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The Relationships Between The Students And Their Teachers

1136 words - 5 pages

The poem “Students,” by Tom Wayman and the story, “Crow Lake,” by Mary Lawson presents two teachers who cope with the same difficulties of teaching. Although the teachers are faced with identical circumstances, their resolutions for the problem vary. Wayman, in the poem, and the narrator in the story both fails to make connection with their students, however, Wayman understands his students’ behavior while the narrator refuses to communicate and simply gives up on teaching.

The two teachers introduced in “Students” and “Crow Lake” both struggle to engage their students’ interest because they can not connect well with the students. One of the main factors that separates Wayman and the narrator with their students is the generation gap. On Wayman’s first meeting with his freshman class, he already feels the distance between him and the students, as the speaker describes that “Wayman was sure the computer was in error,” because the birthdates it showed was so recent. (2-3, Wayman) There is a difference in values and attitudes between the generation the students and that of Wayman’s. Although Wayman probably needed the “Kung Fu Theory of Education” when he was young, in order to deal with hardships all by himself, the students, most of whom are still able to depend on their parents both financially and mentally, can not recognize the importance of Wayman’s words. (25, Wayman) The narrator in “Crow Lake” also senses the difference between she and her students, too. She wonders that “how many of the students” in her classroom “would have had the opportunity to see” the marvels of life which she had seen when she was little. (16, Lawson) The narrator does not understand why her students show almost no interest in the things she is so passionate about. Because most of the narrator’s students were city kids, “who had never seen a real pond in their lives, “ the students are also unable to connect with the narrator. (15, Lawson) The gap between the two teachers and their students makes it difficult for Wayman and the narrator to understand and connect with the students.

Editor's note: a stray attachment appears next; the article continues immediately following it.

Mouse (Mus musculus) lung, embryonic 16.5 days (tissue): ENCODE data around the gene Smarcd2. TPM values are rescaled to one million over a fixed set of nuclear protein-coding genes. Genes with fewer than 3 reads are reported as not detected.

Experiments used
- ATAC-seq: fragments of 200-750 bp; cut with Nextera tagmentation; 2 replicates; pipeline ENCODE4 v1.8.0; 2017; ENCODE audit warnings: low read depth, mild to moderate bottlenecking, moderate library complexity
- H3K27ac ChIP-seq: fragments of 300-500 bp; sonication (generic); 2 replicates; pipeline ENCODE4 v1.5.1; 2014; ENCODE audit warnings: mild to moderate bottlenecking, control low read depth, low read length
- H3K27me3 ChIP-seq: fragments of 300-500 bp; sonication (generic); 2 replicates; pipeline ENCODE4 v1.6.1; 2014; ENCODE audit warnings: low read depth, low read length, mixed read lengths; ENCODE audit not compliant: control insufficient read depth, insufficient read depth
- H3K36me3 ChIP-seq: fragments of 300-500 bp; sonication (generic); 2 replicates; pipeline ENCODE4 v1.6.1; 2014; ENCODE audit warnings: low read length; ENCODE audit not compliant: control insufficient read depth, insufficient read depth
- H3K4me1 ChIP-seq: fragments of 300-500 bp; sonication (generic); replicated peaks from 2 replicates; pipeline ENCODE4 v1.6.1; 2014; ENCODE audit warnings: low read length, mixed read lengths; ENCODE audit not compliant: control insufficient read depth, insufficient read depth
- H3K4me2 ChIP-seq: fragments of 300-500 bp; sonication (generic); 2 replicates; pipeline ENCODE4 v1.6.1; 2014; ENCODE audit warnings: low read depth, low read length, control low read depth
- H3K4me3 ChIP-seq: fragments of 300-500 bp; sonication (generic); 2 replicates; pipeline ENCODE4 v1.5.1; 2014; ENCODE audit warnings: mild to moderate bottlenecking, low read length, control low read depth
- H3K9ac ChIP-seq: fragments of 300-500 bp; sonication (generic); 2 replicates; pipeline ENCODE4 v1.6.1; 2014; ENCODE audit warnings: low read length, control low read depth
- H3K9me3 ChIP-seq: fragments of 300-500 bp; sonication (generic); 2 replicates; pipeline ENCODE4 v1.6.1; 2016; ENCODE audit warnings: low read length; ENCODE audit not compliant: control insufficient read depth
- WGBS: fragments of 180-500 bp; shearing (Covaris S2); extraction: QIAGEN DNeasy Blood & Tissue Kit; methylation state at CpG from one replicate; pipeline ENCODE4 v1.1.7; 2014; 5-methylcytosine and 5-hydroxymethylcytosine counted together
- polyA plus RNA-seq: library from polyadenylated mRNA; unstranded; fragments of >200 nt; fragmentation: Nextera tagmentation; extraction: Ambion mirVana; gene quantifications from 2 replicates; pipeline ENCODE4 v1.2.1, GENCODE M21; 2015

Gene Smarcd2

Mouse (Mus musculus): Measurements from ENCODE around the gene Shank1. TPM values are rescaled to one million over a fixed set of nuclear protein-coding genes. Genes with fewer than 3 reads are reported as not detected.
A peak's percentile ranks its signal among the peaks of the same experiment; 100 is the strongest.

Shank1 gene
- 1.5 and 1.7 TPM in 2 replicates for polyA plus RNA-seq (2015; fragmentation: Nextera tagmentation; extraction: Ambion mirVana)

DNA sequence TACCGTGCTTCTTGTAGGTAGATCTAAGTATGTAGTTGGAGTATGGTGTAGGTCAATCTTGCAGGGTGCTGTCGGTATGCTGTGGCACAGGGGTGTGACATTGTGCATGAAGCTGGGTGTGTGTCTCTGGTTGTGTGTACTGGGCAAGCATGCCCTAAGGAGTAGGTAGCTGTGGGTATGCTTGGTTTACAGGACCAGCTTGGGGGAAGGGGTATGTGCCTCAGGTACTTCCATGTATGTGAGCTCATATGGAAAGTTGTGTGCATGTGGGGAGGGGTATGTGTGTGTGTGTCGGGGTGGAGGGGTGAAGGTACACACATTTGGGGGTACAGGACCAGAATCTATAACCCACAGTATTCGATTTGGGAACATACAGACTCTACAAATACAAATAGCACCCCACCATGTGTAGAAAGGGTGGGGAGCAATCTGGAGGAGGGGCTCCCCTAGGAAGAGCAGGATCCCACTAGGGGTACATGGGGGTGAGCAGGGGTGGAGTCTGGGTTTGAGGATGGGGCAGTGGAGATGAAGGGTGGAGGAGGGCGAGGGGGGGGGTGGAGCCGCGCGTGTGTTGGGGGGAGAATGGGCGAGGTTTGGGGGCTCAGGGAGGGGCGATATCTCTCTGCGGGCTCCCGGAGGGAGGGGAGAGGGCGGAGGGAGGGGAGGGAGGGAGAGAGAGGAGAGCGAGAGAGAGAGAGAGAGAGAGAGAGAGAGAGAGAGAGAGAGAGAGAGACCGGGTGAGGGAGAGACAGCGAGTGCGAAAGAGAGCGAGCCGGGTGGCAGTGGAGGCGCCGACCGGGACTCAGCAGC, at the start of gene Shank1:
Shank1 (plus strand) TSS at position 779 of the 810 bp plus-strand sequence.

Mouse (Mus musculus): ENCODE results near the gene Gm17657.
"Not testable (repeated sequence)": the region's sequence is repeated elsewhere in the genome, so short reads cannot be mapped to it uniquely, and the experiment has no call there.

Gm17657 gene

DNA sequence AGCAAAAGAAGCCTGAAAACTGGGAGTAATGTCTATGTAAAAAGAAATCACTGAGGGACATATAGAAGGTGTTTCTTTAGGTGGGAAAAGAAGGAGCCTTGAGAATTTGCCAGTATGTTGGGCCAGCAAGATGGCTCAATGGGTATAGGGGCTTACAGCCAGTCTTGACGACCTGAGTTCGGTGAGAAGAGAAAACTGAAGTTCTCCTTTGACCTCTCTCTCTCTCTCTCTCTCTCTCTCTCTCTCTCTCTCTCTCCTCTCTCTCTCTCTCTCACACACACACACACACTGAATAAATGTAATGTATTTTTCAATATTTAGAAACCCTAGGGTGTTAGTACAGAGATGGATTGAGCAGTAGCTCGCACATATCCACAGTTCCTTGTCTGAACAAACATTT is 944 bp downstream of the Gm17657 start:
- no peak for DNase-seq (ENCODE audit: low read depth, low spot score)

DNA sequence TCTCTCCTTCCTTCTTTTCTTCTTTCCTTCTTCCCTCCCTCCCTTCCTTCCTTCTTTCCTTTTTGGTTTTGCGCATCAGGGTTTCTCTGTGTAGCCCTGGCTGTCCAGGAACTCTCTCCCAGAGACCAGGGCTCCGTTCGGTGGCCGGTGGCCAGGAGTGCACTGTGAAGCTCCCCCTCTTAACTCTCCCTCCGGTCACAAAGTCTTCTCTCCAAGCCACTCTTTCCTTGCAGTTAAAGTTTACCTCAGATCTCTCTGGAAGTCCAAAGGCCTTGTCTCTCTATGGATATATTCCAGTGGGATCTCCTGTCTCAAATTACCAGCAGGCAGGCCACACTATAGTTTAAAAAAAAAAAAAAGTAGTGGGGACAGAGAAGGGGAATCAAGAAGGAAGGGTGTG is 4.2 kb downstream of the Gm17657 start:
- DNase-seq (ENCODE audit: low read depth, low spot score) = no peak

Another factor that becomes a barrier between the teachers and the students is the flaws Wayman and the narrator have. Although Wayman accurately recognizes the students’ misunderstanding on the reasons of education, and strongly stresses on the “Kung Fu Theory of Education,” he is unsuccessful in leading the students to “learn as self-defence,” because Wayman is too lenient and soft with his students. (27, Wayman) Even if there is a student who pays no attention to his lesson and listens to her music, Wayman does not point her out immediately. Instead, he waits for “after some days” to “move to inquire.” (38, Wayman) It can be inferred that Wayman failed to stop his student from using the “Easy Learning Theory of Learning,” as the student “reassured Wayman,” saying “Don’t worry, I can hear you.” (36, Wayman) His leniency allows the students to do whatever they want to do in the...

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